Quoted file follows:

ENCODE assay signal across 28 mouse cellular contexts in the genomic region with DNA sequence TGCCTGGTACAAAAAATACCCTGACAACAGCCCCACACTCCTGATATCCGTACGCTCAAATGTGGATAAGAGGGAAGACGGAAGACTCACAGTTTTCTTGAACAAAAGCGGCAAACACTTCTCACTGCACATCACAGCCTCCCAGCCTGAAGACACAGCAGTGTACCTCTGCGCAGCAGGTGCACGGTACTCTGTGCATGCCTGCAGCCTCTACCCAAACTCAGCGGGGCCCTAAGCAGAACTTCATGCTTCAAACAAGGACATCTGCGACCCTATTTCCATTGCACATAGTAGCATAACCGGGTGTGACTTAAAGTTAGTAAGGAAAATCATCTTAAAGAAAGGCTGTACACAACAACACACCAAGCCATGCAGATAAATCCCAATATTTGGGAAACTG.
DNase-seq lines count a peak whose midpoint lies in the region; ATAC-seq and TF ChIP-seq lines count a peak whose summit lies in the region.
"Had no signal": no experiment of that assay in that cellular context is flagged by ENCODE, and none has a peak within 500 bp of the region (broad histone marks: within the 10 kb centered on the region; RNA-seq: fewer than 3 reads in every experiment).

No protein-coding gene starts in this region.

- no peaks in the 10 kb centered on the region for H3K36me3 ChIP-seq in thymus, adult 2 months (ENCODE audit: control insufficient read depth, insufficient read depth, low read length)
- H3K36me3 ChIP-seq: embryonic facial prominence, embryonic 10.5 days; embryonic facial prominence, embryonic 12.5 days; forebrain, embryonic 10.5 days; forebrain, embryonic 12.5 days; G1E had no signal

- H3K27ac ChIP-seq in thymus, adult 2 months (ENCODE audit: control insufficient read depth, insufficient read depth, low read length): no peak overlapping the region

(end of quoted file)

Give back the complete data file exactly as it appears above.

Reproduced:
ENCODE assay signal across 28 mouse cellular contexts in the genomic region with DNA sequence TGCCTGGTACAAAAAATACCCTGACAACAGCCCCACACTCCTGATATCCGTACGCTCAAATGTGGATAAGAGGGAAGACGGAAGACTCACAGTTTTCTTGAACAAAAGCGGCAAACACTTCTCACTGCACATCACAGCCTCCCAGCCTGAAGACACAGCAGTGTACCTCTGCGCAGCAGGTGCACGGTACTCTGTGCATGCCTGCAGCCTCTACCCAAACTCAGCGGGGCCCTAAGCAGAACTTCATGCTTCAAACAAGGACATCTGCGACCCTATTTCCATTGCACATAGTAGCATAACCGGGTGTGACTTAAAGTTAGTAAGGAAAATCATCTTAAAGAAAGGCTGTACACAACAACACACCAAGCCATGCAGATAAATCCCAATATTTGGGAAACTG.
DNase-seq lines count a peak whose midpoint lies in the region; ATAC-seq and TF ChIP-seq lines count a peak whose summit lies in the region.
"Had no signal": no experiment of that assay in that cellular context is flagged by ENCODE, and none has a peak within 500 bp of the region (broad histone marks: within the 10 kb centered on the region; RNA-seq: fewer than 3 reads in every experiment).

No protein-coding gene starts in this region.

- no peaks in the 10 kb centered on the region for H3K36me3 ChIP-seq in thymus, adult 2 months (ENCODE audit: control insufficient read depth, insufficient read depth, low read length)
- H3K36me3 ChIP-seq: embryonic facial prominence, embryonic 10.5 days; embryonic facial prominence, embryonic 12.5 days; forebrain, embryonic 10.5 days; forebrain, embryonic 12.5 days; G1E had no signal

- H3K27ac ChIP-seq in thymus, adult 2 months (ENCODE audit: control insufficient read depth, insufficient read depth, low read length): no peak overlapping the region